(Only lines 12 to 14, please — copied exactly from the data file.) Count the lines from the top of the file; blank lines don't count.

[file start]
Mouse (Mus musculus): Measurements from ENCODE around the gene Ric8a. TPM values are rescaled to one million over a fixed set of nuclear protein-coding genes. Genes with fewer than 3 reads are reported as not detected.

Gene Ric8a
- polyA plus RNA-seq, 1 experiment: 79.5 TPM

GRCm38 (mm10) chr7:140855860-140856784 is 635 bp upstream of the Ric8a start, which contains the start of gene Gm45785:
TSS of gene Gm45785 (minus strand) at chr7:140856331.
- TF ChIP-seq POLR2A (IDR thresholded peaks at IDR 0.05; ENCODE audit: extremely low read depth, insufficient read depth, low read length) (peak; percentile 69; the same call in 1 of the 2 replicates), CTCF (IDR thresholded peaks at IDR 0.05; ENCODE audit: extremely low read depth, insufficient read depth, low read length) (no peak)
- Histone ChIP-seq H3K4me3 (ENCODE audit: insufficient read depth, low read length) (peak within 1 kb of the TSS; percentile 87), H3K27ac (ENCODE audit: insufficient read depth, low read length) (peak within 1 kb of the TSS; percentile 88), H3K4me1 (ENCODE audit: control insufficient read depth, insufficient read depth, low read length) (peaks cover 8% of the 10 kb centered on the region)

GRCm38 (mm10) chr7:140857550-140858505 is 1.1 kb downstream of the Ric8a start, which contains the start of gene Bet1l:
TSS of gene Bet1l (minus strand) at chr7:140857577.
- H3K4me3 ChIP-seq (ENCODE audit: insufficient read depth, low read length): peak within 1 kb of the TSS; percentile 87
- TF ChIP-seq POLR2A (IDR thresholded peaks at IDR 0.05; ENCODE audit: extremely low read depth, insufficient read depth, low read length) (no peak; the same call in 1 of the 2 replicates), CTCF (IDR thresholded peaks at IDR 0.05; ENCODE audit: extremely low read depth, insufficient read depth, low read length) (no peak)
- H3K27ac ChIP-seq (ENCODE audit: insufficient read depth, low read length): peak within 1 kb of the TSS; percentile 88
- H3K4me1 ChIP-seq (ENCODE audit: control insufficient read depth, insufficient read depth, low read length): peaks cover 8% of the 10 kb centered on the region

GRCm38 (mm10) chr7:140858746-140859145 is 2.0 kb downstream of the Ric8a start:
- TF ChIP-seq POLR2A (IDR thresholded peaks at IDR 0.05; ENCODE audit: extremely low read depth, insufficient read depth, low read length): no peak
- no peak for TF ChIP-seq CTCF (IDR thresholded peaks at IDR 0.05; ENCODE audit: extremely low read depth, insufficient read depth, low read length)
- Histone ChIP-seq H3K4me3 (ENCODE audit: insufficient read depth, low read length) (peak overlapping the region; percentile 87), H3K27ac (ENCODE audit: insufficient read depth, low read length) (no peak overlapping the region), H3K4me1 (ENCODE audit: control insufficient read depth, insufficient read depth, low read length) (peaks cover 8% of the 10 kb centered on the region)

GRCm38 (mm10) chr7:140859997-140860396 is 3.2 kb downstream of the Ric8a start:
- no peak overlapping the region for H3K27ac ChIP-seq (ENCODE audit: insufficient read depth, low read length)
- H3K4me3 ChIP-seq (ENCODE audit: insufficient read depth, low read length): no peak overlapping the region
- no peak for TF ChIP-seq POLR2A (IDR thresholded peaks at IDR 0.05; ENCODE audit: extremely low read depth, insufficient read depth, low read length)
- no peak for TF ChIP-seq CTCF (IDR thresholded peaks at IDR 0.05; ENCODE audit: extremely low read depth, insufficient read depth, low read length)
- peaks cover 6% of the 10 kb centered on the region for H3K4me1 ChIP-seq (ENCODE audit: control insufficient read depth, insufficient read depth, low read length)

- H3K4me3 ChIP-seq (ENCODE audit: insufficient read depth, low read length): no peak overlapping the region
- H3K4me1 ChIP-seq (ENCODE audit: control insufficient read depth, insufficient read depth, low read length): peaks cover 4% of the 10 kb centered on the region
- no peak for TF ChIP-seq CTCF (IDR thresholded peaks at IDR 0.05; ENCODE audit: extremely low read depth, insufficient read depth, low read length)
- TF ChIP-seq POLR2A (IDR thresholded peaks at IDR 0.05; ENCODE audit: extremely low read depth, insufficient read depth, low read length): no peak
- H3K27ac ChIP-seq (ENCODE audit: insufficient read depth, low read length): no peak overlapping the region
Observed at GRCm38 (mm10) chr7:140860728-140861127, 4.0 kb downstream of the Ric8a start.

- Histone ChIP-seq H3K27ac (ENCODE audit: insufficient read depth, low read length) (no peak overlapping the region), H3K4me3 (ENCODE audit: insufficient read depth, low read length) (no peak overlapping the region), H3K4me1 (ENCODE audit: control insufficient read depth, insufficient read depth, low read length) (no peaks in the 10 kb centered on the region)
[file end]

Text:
- H3K27ac ChIP-seq (ENCODE audit: insufficient read depth, low read length): peak within 1 kb of the TSS; percentile 88
- H3K4me1 ChIP-seq (ENCODE audit: control insufficient read depth, insufficient read depth, low read length): peaks cover 8% of the 10 kb centered on the region

GRCm38 (mm10) chr7:140858746-140859145 is 2.0 kb downstream of the Ric8a start: